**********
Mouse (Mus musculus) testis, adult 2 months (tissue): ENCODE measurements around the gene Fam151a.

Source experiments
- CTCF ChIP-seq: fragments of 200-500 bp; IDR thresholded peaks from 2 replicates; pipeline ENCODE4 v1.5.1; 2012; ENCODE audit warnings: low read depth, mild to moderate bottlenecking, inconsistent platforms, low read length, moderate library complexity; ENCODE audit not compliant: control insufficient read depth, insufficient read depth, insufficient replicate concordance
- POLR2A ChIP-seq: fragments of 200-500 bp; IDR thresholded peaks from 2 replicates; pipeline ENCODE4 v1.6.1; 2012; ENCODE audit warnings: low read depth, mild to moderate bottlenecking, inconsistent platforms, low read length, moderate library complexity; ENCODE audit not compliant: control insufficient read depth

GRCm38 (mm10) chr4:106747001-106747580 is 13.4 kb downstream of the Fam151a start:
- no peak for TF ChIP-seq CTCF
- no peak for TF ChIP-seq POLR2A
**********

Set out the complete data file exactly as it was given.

Mouse (Mus musculus) testis, adult 2 months (tissue): ENCODE measurements around the gene Fam151a.

Source experiments
- CTCF ChIP-seq: fragments of 200-500 bp; IDR thresholded peaks from 2 replicates; pipeline ENCODE4 v1.5.1; 2012; ENCODE audit warnings: low read depth, mild to moderate bottlenecking, inconsistent platforms, low read length, moderate library complexity; ENCODE audit not compliant: control insufficient read depth, insufficient read depth, insufficient replicate concordance
- POLR2A ChIP-seq: fragments of 200-500 bp; IDR thresholded peaks from 2 replicates; pipeline ENCODE4 v1.6.1; 2012; ENCODE audit warnings: low read depth, mild to moderate bottlenecking, inconsistent platforms, low read length, moderate library complexity; ENCODE audit not compliant: control insufficient read depth

GRCm38 (mm10) chr4:106747001-106747580 is 13.4 kb downstream of the Fam151a start:
- no peak for TF ChIP-seq CTCF
- no peak for TF ChIP-seq POLR2A